The Dayton Dutch Lions soccer team will call West Carrollton home as the result of a three-way deal announced Wednesday.
The Dutch Lions, the West Carrollton school district and the Dayton Outpatient Center said the 30-year agreement will mean more than $529,000 in renovations to outdoor athletic facilities, including the high school football stadium, which will bear the name of the outpatient center.
The deal means the soccer organization will have its practice fields, home field and youth academy in West Carrollton, where its office is located. The Dutch Lions, who are affiliated with the Columbus Crew and compete in the United Soccer Leagues Professional Division, have been playing home games at Beavercreek High School.
The team had an average reported attendance of less than 1,000 per game.
It will begin its home schedule in April in Beavercreek before moving to Dayton Outpatient Center Field, set to open May 10, said Mike Mossel, Dutch Lions president. The season ends in July for the women’s team and in September for the men’s team.
The Dutch Lions, meanwhile, will continue searching for a stadium site in the area. The organization had considered a site off Yankee Road in Washington Twp. before pulling out because of possible legal concerns stemming from neighbor worries of the impact a stadium would have on the area, Mossel said.
Mossel added the stadium site search might take two to three years. Notwithstanding a new stadium site, with the new deal the team’s youth academy — which has been located at various area sites — will remain in West Carrollton, he said.
“Anything that comes to the table would be a bonus,” Mossel said of a future stadium site. “But that’s not what we’re talking about today.”
The agreement is an extension of the school district’s partnership with the Dutch Lions, said West Carrollton Superintendent Rusty Clifford. It is the second step in a three-phase plan, Mossel said.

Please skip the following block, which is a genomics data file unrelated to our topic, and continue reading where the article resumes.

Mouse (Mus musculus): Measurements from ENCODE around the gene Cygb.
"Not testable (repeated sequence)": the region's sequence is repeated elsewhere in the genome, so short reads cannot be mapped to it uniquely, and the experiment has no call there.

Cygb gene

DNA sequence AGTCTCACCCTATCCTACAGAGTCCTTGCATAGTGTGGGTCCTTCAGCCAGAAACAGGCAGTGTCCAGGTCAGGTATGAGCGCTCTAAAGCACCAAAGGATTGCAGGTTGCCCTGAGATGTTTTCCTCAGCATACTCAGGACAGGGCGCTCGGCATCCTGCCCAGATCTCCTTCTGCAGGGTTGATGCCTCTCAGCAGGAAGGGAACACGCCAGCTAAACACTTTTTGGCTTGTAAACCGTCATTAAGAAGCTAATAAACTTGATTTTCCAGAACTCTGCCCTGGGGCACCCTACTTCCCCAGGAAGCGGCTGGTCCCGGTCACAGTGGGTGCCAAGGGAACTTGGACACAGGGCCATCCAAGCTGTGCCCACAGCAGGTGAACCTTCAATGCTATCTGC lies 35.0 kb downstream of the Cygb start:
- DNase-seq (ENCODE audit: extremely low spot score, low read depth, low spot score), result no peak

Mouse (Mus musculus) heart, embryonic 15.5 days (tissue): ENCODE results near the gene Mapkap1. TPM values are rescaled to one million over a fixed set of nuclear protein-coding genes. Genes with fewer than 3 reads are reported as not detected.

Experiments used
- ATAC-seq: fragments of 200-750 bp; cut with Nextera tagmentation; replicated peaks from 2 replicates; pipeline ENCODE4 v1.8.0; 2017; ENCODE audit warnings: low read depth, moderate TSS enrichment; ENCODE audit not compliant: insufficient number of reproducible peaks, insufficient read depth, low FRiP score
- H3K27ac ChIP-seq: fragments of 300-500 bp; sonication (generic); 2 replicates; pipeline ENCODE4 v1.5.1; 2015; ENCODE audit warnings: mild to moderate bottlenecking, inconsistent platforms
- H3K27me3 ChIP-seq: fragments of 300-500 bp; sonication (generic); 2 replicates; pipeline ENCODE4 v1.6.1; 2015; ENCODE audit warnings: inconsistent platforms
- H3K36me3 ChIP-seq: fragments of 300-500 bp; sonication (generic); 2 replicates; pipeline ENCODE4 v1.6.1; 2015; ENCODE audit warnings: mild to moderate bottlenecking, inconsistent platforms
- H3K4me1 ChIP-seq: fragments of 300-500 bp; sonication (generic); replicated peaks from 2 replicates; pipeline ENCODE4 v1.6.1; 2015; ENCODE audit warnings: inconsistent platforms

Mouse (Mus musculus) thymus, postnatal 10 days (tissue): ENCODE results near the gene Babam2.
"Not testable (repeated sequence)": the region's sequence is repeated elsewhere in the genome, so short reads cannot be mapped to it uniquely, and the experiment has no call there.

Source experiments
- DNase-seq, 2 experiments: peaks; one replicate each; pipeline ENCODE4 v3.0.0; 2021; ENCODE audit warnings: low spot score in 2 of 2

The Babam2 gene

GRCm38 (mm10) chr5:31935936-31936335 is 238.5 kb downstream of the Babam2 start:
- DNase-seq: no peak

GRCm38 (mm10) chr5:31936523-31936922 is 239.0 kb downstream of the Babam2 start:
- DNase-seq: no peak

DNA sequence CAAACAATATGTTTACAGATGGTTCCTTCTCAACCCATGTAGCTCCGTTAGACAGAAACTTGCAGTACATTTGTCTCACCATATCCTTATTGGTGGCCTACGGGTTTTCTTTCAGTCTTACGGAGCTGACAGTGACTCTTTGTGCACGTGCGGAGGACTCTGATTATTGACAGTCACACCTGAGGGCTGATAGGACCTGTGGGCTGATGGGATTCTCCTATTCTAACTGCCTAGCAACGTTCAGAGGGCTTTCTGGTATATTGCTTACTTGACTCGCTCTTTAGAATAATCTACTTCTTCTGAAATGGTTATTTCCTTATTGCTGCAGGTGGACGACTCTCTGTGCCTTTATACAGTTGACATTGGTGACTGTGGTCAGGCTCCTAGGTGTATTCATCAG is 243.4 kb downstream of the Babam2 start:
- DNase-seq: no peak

This phase will include installing artificial turf to West Carrollton’s football/soccer field and installing lights to practice fields, Clifford said. The turf will help decrease head injuries better than a natural surface, said Dr. Suresh Gupta, president of the outpatient center.
“It’s a safer surface to play on,” said Gupta, “… and that sends a message to kids.”
Gupta said the cost of installing the turf will be between $450,000 and $475,000. The Motz Co., which has an office in Cincinnati, is completing the work, Clifford said.
A third phase will involve constructing a cover for the home team stands and installing signage on the rear of the structure, officials said.
The signage, near Interstate 75 and the improvements to Exit 47 made in recent years, will help with access and in marketing for the community and the Dutch Lions, officials said.
“With 120,000 cars a day going north and south on I-75, you’ve got very good visibility,” West Carrollton Mayor Jeffery Sanner said.
“It’s key for us to get word out about our club,” Mossel said. “With the cars passing by every day and the kids out on the fields wearing orange (gear), it takes that big gap away.”
The Dutch Lions youth academy plays a key role in community outreach, he said. The program last year had about 220 participants, and the organization is looking to increase that number.